No Dust Bowl

Modern practices have kept agricultural crisis from being worse

By Terry Peach, Oklahoma Secretary of Agriculture

image of Terry Peach

During my recent visits to Cimarron County and other parts of the Oklahoma Panhandle, I have been constantly reminded of the great strides made in agricultural practices during the past century. The drought conditions that plague our producers in the Panhandle rival or surpass those of the 1930s in every way but one: no Dust Bowl.

This nation’s soil conservation efforts were born as a response to the Dust Bowl days and today it is easy to see exactly how effective modern conservation practices really are. The lack of moisture has effectively halted any type of vegetative growth (unless the land is irrigated), but the soil is not blowing — at least we aren’t experiencing dust storms of the intensity they saw in the “dirty thirties.”

The conservation practices being used are literally saving the land for the future when the drought is finally broken. Sure, there are some instances of wind erosion on the parched acres of Cimarron County, but the damage has been limited by good conservation practices.

Today our farmers and ranchers fighting to survive this tenacious drought also are struggling with a problem our forbears didn’t face: greatly increased input costs. Fuel, fertilizer and seed grain prices have increased up to four times during the past year. Some of the farmers I spoke with earlier this month in Cimarron County said that even if they had irrigation wells in place, they couldn’t afford the fuel it would take to irrigate their land.

These higher costs of production are challenges faced by all Oklahoma agriculturists — indeed the entire American agricultural industry. Just as our producers were forced to learn and practice good conservation techniques back in the 1930s, we must now learn to do more with less, develop alternative fuels and become even more efficient and sustainable.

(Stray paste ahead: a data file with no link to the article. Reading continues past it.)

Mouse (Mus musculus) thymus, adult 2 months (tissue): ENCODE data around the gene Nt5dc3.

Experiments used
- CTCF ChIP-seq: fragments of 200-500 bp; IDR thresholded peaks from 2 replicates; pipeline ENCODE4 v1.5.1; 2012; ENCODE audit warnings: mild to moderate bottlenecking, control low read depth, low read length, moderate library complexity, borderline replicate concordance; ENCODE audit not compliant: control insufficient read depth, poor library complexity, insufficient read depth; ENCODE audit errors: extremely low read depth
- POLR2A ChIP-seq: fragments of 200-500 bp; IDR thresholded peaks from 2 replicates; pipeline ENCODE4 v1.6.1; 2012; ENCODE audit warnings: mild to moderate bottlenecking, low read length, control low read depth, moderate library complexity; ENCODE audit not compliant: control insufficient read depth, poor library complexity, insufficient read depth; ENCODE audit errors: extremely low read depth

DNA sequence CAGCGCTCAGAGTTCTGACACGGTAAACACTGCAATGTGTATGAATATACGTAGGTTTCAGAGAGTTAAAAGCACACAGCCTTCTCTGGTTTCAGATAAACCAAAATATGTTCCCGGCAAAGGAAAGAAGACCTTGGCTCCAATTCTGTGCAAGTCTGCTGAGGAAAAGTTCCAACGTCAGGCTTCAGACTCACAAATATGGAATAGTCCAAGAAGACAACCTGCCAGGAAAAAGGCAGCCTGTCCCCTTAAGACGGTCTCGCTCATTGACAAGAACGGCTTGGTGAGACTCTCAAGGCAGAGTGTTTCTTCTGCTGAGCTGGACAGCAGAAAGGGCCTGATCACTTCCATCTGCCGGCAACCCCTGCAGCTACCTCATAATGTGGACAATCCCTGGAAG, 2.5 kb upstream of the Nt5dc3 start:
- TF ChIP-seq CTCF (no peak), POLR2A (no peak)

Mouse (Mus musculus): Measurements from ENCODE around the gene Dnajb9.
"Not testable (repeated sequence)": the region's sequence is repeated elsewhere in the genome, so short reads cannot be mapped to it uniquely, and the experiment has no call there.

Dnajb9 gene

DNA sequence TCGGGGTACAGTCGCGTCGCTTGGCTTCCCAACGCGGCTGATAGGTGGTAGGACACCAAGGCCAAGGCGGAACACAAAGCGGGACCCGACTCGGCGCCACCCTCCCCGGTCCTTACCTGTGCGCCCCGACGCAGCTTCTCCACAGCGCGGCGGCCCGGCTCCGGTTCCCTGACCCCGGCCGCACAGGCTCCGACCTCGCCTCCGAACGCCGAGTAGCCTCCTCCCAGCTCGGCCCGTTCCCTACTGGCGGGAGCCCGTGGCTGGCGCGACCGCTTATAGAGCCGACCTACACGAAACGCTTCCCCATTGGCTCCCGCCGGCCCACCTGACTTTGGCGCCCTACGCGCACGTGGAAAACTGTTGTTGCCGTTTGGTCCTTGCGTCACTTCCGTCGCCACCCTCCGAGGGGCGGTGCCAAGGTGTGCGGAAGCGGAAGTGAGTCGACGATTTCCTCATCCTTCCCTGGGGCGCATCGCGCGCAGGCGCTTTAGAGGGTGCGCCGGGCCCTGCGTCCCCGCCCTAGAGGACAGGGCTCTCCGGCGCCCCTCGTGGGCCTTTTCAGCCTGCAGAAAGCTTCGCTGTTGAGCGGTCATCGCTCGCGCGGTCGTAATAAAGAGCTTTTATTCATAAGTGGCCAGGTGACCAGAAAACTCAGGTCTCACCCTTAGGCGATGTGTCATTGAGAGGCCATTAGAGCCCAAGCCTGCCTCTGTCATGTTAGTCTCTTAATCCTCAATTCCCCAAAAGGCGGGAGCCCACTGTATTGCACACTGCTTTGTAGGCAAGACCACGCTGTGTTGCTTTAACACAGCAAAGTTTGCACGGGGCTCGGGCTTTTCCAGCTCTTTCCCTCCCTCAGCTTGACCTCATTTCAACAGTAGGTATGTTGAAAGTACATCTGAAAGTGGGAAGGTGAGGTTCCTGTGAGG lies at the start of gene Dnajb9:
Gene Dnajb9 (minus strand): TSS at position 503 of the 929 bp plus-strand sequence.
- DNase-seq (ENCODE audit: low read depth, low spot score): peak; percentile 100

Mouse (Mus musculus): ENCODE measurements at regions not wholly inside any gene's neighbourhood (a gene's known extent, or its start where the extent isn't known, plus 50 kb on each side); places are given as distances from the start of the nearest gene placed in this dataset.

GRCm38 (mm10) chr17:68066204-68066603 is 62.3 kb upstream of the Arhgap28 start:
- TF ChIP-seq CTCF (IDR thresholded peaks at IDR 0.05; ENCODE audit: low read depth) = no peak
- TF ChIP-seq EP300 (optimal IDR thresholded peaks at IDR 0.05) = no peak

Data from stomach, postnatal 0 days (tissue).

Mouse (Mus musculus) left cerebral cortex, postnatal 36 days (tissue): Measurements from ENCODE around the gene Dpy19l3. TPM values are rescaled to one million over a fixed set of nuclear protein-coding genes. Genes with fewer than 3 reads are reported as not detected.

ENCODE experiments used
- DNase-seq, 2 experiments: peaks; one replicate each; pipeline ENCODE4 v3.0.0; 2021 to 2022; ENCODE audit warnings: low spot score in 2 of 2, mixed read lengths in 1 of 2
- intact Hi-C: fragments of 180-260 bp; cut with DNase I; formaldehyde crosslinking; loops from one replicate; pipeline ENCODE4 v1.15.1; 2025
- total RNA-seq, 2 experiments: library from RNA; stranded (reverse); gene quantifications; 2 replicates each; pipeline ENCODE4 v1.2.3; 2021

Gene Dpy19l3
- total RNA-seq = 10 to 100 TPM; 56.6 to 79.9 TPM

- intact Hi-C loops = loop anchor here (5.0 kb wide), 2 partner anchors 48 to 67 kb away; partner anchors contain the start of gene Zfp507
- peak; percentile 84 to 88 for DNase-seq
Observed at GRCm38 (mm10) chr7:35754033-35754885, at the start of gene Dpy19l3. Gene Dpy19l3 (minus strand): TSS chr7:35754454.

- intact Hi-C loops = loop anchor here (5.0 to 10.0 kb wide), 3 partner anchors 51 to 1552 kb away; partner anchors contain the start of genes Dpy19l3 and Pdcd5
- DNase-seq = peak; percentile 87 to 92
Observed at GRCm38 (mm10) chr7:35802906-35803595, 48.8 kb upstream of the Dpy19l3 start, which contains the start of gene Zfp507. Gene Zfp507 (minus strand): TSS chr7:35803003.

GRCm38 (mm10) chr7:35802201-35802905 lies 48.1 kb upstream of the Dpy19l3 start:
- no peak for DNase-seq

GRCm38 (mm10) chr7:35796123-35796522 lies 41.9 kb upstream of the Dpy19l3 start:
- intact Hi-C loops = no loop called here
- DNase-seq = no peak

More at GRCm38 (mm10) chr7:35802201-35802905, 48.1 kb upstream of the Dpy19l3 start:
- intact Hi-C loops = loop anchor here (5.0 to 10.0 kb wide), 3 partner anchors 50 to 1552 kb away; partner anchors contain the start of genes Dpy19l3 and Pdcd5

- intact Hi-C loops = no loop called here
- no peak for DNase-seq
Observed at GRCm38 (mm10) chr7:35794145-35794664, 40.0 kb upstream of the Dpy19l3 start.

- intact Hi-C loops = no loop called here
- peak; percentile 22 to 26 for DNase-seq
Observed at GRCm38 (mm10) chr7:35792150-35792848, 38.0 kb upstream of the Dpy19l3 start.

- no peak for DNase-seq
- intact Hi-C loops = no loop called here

We have merely scratched the surface in our research of alternative fuels and energy sources. Ethanol, biodiesel, solar and wind energy are areas we are currently exploring for the future. The future will undoubtedly bring more possibilities for exploration for our energy needs.

The development of seed genetics that require less fertilization and protection from weeds and diseases also is under way. Drought-resistant varieties of grains and other crops are subjects of research and could help reduce our need for irrigation and reduce the costs of production while ensuring food for the world.

Agriculture today faces a crisis just as it did during the Dust Bowl era. I believe programs such as Gov. Brad Henry has initiated to study and promote renewable fuels and our land grant universities’ research capabilities will ultimately prevail and give us the tools we need to overcome this 21st-century challenge.
The future of our state and our nation depends upon our success in these arenas. I know we will meet these challenges with the same results as our predecessors did so many years ago.